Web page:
52. Citizenship Round Tables


Citizenship Round Tables. Image©Ruth Lor Malloy 2011

On one of the most significant days of your life, would you be happy to exchange personal stories with other such people?

Last week, I cruised around the imposing Seely Hall of Trinity College. I was listening in on the conversations of 24 important people from 12 different countries. It was during the hour before they took a pledge of “loyalty and allegiance to Canada and Her Majesty Elizabeth the Second, Queen of Canada.” In a few minutes, they would become citizens of Canada.

Their comments sounded like an enthusiastic class in English conversation as they asked each other, “How did you come to Canada?” “Why did you come?” “Do you have to give up your original citizenship?” There were mainly smiles and laughter. Most of them seemed to enjoy the exchange.

There was laughter as an Indian said, “I have to relinquish my passport to the Indian High Commission when I become a citizen. We have to give them over $200 just for them to cut it up.”


New Citizen from Guyana at Citizenship Ceremony. Image©Ruth Lor Malloy 2011

A few of Canada’s citizenship ceremonies have become more than a serious formality. In providing a social component to them, the Institute of Canadian Citizenship hopes that they will be “launching pads to further engagement.”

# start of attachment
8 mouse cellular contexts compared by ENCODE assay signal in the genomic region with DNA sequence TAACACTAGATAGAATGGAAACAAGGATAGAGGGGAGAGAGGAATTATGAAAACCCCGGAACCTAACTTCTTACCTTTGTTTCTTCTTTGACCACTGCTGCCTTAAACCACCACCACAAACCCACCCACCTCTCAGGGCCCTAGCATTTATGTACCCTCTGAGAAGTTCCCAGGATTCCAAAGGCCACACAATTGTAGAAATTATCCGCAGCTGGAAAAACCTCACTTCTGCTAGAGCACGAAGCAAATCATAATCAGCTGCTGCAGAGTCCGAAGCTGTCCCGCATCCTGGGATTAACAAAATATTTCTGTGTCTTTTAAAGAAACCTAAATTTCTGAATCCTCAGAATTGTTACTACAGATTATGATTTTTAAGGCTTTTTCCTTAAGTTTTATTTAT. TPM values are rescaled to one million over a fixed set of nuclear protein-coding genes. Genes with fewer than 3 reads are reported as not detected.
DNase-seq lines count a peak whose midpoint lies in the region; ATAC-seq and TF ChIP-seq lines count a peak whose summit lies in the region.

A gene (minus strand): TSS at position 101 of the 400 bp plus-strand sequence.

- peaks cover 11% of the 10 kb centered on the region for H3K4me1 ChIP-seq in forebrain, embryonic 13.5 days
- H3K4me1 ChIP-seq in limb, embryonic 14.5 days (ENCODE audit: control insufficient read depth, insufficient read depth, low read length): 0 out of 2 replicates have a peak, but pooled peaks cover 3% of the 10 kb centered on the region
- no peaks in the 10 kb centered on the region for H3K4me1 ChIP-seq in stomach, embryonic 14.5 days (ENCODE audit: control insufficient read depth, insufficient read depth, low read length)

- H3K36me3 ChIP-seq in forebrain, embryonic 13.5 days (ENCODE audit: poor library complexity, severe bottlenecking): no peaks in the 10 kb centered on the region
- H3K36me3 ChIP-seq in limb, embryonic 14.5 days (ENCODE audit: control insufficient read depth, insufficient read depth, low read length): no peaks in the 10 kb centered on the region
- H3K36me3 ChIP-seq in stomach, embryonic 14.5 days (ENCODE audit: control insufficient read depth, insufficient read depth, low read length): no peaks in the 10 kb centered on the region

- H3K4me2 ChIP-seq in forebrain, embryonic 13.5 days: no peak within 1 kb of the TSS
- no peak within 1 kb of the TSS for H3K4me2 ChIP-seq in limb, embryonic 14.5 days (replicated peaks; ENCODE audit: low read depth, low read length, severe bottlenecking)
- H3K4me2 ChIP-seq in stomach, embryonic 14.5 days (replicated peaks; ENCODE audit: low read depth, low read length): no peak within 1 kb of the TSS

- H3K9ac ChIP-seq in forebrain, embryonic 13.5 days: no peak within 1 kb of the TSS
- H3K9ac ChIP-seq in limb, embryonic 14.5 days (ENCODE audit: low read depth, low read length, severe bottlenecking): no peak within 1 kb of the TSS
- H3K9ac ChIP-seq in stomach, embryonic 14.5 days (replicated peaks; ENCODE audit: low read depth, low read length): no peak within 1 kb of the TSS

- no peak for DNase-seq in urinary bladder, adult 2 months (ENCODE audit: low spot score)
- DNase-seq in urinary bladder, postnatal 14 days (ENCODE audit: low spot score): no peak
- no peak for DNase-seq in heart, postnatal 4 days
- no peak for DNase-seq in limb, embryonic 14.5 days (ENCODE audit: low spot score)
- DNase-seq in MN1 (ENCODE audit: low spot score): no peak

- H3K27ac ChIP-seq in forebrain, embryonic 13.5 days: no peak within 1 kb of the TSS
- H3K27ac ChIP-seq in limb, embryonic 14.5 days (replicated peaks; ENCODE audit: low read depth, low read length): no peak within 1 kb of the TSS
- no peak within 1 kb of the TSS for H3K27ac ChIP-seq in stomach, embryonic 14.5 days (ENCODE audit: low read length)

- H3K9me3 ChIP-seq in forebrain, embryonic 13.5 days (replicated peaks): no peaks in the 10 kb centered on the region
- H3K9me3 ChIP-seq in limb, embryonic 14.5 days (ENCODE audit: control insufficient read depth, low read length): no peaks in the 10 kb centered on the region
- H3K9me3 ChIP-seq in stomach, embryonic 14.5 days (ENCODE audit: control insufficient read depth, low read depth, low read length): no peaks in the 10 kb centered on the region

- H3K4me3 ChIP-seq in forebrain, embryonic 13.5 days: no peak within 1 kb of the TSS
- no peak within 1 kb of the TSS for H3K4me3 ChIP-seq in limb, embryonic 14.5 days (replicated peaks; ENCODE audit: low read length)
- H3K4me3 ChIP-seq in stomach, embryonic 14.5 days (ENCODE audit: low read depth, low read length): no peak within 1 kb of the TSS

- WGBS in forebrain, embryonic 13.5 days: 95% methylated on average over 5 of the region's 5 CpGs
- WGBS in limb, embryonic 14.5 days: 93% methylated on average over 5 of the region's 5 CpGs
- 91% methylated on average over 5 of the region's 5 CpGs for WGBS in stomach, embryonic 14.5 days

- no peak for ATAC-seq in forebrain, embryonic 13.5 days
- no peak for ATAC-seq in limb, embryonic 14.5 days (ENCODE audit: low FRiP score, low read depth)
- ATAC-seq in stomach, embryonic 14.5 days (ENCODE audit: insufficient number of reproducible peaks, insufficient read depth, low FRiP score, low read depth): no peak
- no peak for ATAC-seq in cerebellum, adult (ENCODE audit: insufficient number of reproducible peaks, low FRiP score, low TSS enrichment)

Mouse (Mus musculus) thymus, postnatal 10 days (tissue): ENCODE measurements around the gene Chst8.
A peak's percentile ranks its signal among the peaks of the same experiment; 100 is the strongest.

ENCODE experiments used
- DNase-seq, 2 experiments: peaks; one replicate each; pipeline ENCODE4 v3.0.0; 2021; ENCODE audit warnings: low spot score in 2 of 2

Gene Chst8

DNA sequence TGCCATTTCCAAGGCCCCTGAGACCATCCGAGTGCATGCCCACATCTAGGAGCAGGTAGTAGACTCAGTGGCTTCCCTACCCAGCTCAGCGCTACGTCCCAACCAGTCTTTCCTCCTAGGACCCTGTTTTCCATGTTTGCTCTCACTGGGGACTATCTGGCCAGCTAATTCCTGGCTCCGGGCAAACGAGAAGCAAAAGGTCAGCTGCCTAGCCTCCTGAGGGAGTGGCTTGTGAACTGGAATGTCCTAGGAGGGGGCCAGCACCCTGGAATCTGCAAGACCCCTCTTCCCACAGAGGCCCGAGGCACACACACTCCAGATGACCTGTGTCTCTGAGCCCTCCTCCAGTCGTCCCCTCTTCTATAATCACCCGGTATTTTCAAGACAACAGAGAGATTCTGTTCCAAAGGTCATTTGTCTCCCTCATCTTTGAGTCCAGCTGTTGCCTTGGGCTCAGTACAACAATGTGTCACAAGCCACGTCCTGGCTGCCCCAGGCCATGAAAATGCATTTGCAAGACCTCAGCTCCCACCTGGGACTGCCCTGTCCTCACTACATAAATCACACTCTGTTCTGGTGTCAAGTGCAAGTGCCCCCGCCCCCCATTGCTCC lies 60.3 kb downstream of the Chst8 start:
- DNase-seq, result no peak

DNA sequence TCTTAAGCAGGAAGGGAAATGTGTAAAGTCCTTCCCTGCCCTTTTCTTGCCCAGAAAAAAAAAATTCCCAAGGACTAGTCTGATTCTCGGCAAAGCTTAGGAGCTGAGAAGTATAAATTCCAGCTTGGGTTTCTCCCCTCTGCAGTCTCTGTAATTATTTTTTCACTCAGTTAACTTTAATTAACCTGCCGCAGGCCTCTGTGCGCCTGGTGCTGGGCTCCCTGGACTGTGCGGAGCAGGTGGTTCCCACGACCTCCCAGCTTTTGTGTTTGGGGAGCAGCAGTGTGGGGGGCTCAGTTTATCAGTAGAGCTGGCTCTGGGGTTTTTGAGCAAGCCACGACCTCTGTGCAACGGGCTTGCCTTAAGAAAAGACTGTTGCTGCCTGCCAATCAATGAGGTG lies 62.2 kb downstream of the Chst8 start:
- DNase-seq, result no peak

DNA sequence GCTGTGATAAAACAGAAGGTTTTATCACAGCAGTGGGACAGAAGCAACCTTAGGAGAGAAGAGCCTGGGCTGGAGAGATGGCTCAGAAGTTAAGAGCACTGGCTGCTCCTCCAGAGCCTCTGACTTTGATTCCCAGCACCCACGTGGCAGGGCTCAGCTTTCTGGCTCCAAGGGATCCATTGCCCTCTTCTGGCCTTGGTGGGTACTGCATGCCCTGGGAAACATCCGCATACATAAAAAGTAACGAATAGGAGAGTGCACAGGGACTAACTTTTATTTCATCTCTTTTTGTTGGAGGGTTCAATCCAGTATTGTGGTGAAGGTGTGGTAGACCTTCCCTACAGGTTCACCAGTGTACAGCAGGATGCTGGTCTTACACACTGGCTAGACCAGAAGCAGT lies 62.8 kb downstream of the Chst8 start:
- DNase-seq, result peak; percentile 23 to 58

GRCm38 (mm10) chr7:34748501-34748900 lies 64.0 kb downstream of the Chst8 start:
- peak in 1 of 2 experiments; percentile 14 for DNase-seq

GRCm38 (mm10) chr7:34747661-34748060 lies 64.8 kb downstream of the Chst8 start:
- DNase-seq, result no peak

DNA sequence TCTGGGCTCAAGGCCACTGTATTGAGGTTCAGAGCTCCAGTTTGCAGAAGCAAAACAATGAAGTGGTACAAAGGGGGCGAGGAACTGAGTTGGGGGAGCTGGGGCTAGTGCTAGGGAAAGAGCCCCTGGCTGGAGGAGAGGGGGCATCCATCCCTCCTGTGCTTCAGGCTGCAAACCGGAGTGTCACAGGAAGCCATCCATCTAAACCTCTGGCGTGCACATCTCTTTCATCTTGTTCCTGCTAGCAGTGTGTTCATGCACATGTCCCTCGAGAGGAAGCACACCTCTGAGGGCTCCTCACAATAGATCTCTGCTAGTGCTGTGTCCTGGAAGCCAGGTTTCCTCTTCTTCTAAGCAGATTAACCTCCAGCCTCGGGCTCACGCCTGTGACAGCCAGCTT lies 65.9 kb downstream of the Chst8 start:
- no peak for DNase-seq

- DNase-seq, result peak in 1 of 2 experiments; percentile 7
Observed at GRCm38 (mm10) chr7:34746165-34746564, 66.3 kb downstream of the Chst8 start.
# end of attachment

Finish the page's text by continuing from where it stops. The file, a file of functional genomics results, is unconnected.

Unfortunately, this institute was only able to provide these “ round tables” for 31 ceremonies in 2010. Every year there are thousands of citizenship ceremonies.

We would like the institute to grow,” said Heather Steel, Acting National Program Manager, Building Citizenship. Her organization was founded by the Right Honourable Adrienne Clarkson, a former governnor-general of Canada, and her husband and distinguished author John Ralston Saul. It is dedicated to engaging Canadians about citizenship. It “aspires to a society in which all citizens are welcomed and included as equals and considers the well-being of others a collective responsibility. “

I only found one person who did not want to receive my congratulatory handshake at the end of the ceremony. He was there with his family, who immediately stepped in with smiles and thanks. I don’t know why he was so unhappy. I can only guess. I hope they all made new, lasting friends.

Anyone can attend these citizenship ceremonies and welcome newcomers. The Institute for Canadian Citizenship web-site gives dates and venues. It is at www.icc-icc.ca/en/

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